- Abdu’l-Baha was the eldest son of Baha’u’llah. When Abdu’l-Baha passed away on 28 November 1921, He was eulogized as One who led humanity to the “Way of Truth,” as a “pillar of peace” and the embodiment of “glory and greatness.”
There is a wealth of inspiration that we can derive from the stories of our spiritual ancestors, those brave and courageous souls willing to share the Baha’i teachings, no matter the personal difficulties they faced.
I am delighted that the life of Hand of the Cause Agnes Alexander is now in print to be read and treasured.
This book, titled Agnes Baldwin Alexander: Hand of the Cause of God, is the result of collaboration between Duane Troxel and Earl Redman and it is a pleasure to hear from both of them about this new biography:
Can you tell us a little about yourself?
My Baha’i life began in 1963 in Hawai’i where I was then stationed in the Navy. It was there I met and married my wife. After my discharge we moved back to my home state of Minnesota. In 1967 we went on a Baha’i pilgrimage to Israel and from there we pioneered to Nigeria which exploded in civil war three months later. We homefront pioneered on the Big Island of Hawai’i and returned to pioneer in Nigeria after I earned my doctorate at Temple University. Stephanie is a Moghegan Indian and has an M.A. from M.I.T. She is the first to have published a dictionary of the Mohegan people. Stephanie and I had three lovely children and have five wonderful grandchildren. We presently live in an assisted living facility in Connecticut.
I’ve already described how I came to write books about Baha’i history, so won’t repeat that again. But writing this book came about much more differently that my previous books. It began when Erica Toussaint-Brock asked me to write about Howard Colby Ives, the author of Portals to Freedom and her great grandfather. Not having written a biography before, it felt like a challenge too great–until I saw all the materials she had collected about him and his wife Mabel and began to visualize their amazing lives of dedication. Writing that book became the warm-up to writing about Agnes Alexander (the book about Howard and Mabel is currently being edited for publication by George Ronald).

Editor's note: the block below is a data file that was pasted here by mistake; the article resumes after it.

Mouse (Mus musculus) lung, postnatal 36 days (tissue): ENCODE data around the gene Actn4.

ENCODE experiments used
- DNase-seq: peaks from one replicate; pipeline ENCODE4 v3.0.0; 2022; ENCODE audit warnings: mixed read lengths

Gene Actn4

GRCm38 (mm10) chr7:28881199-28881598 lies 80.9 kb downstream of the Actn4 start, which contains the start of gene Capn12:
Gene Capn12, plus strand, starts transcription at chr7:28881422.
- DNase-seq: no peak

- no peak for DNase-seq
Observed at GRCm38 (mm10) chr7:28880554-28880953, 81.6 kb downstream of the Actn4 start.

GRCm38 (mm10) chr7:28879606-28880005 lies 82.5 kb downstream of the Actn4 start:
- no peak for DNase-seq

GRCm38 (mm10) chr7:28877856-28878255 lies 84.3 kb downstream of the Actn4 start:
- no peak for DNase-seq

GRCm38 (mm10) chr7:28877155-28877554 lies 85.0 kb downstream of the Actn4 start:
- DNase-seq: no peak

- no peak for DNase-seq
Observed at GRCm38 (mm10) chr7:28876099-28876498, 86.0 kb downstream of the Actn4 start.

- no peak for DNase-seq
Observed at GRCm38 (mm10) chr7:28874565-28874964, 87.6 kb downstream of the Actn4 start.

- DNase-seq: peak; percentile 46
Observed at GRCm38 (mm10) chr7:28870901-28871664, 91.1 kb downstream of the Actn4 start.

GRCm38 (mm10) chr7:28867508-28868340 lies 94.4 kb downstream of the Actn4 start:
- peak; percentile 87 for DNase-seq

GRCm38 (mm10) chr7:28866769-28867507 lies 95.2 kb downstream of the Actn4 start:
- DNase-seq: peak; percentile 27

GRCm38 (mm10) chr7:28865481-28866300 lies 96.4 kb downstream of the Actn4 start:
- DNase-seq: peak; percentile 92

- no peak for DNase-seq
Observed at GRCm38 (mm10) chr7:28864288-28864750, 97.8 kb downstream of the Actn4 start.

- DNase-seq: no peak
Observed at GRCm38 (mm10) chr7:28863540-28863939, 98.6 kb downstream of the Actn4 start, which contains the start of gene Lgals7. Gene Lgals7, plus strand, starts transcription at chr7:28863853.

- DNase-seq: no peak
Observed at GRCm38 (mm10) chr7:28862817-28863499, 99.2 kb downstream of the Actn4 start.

What inspired you to write a book about Agnes Baldwin Alexander?
From my earliest days as a Baha’i I was acutely aware that I was living in the earliest days of the Baha’i Faith. It was as though we where living in the early days of Christ. As part of my love of history I wanted to know as much as I could about my new Faith and its heroes and heroines. Nearly 50 years ago I acquired a spiral-bound copy of Agnes Alexander’s account of the history of the Faith in Hawai’i. I was spellbound by it and even wrote an article about her for publication in 1974.
In 1979 I was allowed to work in Hawai’i’s Baha’i National Archives. It was from that time to about 2019 that I continued to collect material on Ms Alexander.
In about 2016 I approached Earl Redman—who already had about five outstanding Baha’i books in print—proposing that he turn the research into a biography. To my delight he agreed. That my name appears as co-author is his decision because he is the principal author.